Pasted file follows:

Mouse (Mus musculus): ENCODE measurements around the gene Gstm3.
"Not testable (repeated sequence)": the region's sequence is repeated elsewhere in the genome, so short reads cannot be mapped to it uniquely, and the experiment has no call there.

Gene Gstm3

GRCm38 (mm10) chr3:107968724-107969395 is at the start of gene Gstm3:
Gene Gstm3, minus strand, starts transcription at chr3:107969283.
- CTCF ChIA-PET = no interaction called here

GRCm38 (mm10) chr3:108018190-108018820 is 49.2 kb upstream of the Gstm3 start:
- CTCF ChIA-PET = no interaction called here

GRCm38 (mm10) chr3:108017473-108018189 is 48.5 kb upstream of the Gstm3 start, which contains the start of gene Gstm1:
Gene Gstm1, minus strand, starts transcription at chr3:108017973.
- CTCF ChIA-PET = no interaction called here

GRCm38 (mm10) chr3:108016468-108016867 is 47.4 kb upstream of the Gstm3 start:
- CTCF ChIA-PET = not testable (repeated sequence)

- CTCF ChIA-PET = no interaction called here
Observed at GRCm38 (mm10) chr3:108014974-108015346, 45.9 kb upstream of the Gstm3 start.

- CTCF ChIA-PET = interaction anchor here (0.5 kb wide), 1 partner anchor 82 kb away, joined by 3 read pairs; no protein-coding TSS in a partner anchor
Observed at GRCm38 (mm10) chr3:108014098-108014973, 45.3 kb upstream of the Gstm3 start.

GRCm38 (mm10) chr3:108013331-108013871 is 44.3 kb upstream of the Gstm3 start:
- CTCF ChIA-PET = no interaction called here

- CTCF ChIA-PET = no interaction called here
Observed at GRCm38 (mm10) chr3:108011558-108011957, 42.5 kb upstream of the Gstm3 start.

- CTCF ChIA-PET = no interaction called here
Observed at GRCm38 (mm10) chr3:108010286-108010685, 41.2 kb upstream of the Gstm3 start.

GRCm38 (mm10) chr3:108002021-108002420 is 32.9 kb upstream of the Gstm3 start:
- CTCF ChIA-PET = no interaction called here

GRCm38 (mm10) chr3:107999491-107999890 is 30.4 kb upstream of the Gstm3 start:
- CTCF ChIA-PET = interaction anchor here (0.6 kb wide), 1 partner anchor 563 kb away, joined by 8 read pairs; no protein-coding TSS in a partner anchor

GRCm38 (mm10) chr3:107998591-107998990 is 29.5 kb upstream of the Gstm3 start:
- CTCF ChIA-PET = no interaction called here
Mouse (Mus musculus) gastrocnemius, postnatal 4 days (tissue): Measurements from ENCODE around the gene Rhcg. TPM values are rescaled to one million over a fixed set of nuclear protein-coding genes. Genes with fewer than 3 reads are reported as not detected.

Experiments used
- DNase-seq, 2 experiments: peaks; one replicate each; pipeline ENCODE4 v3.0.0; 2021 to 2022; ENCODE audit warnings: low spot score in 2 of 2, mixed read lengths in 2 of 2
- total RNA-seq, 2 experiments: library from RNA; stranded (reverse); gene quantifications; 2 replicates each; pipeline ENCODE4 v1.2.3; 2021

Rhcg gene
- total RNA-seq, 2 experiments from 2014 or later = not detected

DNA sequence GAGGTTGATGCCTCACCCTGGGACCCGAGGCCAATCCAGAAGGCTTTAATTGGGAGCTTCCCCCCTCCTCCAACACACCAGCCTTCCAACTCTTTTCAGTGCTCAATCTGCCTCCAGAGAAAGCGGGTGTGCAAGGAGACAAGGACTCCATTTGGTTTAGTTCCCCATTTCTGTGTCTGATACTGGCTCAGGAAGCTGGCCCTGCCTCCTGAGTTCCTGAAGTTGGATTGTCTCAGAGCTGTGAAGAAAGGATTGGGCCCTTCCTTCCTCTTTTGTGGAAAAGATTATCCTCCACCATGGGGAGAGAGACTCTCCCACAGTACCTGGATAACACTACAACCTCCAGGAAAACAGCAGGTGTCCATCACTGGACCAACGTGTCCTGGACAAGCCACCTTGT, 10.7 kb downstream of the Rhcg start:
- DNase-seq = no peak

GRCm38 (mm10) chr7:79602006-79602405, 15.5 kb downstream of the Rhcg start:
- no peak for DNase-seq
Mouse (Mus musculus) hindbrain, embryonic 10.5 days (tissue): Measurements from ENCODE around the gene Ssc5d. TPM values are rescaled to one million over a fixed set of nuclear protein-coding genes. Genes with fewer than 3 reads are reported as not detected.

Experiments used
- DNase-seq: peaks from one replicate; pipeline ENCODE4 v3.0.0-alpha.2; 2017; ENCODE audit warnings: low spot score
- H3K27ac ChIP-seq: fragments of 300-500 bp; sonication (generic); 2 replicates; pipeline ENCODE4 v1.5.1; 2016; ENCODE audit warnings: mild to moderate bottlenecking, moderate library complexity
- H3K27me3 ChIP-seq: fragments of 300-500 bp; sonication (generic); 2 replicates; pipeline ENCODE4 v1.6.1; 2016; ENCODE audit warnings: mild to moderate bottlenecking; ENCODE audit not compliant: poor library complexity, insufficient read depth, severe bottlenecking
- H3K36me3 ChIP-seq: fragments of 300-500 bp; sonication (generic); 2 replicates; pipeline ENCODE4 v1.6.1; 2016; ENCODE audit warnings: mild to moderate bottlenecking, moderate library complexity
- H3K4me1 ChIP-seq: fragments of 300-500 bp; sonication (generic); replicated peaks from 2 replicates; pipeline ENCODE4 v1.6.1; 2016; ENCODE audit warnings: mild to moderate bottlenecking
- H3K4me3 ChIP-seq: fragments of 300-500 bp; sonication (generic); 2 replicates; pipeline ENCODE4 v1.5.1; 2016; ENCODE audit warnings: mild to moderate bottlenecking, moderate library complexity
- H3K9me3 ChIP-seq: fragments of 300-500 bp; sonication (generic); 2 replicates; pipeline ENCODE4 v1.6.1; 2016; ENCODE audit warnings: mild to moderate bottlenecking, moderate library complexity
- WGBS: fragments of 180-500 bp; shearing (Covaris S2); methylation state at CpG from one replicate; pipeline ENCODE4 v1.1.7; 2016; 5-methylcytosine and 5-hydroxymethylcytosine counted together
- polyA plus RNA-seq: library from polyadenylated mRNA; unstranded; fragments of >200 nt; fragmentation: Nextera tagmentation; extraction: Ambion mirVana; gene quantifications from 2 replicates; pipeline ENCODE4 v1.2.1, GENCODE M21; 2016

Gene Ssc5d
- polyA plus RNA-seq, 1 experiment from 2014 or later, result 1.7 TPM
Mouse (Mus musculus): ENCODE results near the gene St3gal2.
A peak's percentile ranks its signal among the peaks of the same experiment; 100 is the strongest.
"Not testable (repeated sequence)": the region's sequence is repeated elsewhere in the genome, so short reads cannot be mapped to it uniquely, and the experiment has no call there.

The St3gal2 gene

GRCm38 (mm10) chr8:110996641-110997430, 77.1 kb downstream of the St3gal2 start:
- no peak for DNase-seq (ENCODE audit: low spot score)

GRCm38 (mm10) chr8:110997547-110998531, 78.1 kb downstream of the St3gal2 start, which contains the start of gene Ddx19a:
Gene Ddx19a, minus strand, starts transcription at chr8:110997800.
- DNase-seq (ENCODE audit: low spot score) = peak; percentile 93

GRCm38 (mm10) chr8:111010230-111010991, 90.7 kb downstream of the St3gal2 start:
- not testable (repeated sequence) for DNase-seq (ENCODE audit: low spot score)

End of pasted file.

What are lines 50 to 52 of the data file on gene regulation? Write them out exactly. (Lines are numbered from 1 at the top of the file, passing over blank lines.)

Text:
- polyA plus RNA-seq: library from polyadenylated mRNA; unstranded; fragments of >200 nt; fragmentation: Nextera tagmentation; extraction: Ambion mirVana; gene quantifications from 2 replicates; pipeline ENCODE4 v1.2.1, GENCODE M21; 2016

Gene Ssc5d
- polyA plus RNA-seq, 1 experiment from 2014 or later, result 1.7 TPM